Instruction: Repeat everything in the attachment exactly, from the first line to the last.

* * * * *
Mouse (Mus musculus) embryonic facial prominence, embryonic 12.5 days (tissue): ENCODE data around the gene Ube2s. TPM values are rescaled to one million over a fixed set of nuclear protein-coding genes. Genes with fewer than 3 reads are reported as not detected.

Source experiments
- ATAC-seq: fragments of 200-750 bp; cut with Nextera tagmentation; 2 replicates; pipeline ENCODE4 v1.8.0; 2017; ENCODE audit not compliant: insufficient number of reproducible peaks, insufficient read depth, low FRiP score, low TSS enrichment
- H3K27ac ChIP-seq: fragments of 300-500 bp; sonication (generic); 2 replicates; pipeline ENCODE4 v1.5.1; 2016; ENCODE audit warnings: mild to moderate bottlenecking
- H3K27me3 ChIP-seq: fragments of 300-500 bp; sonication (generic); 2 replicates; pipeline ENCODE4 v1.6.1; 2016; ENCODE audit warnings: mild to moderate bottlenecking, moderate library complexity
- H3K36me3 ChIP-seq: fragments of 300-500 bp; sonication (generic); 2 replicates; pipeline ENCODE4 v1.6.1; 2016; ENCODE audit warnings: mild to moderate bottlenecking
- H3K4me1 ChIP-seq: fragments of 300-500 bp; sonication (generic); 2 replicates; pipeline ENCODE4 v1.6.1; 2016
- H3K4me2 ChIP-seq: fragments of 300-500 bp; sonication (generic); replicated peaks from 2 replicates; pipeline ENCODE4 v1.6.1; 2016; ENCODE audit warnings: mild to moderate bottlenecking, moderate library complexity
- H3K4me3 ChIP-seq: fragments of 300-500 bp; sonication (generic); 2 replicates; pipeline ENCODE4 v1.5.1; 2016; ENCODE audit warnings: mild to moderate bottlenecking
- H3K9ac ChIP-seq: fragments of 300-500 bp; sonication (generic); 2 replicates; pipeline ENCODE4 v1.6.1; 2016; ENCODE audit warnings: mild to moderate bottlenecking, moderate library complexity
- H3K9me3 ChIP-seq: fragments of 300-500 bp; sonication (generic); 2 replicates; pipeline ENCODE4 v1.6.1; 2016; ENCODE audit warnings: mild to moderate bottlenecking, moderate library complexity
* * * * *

Mouse (Mus musculus) embryonic facial prominence, embryonic 12.5 days (tissue): ENCODE data around the gene Ube2s. TPM values are rescaled to one million over a fixed set of nuclear protein-coding genes. Genes with fewer than 3 reads are reported as not detected.

Source experiments
- ATAC-seq: fragments of 200-750 bp; cut with Nextera tagmentation; 2 replicates; pipeline ENCODE4 v1.8.0; 2017; ENCODE audit not compliant: insufficient number of reproducible peaks, insufficient read depth, low FRiP score, low TSS enrichment
- H3K27ac ChIP-seq: fragments of 300-500 bp; sonication (generic); 2 replicates; pipeline ENCODE4 v1.5.1; 2016; ENCODE audit warnings: mild to moderate bottlenecking
- H3K27me3 ChIP-seq: fragments of 300-500 bp; sonication (generic); 2 replicates; pipeline ENCODE4 v1.6.1; 2016; ENCODE audit warnings: mild to moderate bottlenecking, moderate library complexity
- H3K36me3 ChIP-seq: fragments of 300-500 bp; sonication (generic); 2 replicates; pipeline ENCODE4 v1.6.1; 2016; ENCODE audit warnings: mild to moderate bottlenecking
- H3K4me1 ChIP-seq: fragments of 300-500 bp; sonication (generic); 2 replicates; pipeline ENCODE4 v1.6.1; 2016
- H3K4me2 ChIP-seq: fragments of 300-500 bp; sonication (generic); replicated peaks from 2 replicates; pipeline ENCODE4 v1.6.1; 2016; ENCODE audit warnings: mild to moderate bottlenecking, moderate library complexity
- H3K4me3 ChIP-seq: fragments of 300-500 bp; sonication (generic); 2 replicates; pipeline ENCODE4 v1.5.1; 2016; ENCODE audit warnings: mild to moderate bottlenecking
- H3K9ac ChIP-seq: fragments of 300-500 bp; sonication (generic); 2 replicates; pipeline ENCODE4 v1.6.1; 2016; ENCODE audit warnings: mild to moderate bottlenecking, moderate library complexity
- H3K9me3 ChIP-seq: fragments of 300-500 bp; sonication (generic); 2 replicates; pipeline ENCODE4 v1.6.1; 2016; ENCODE audit warnings: mild to moderate bottlenecking, moderate library complexity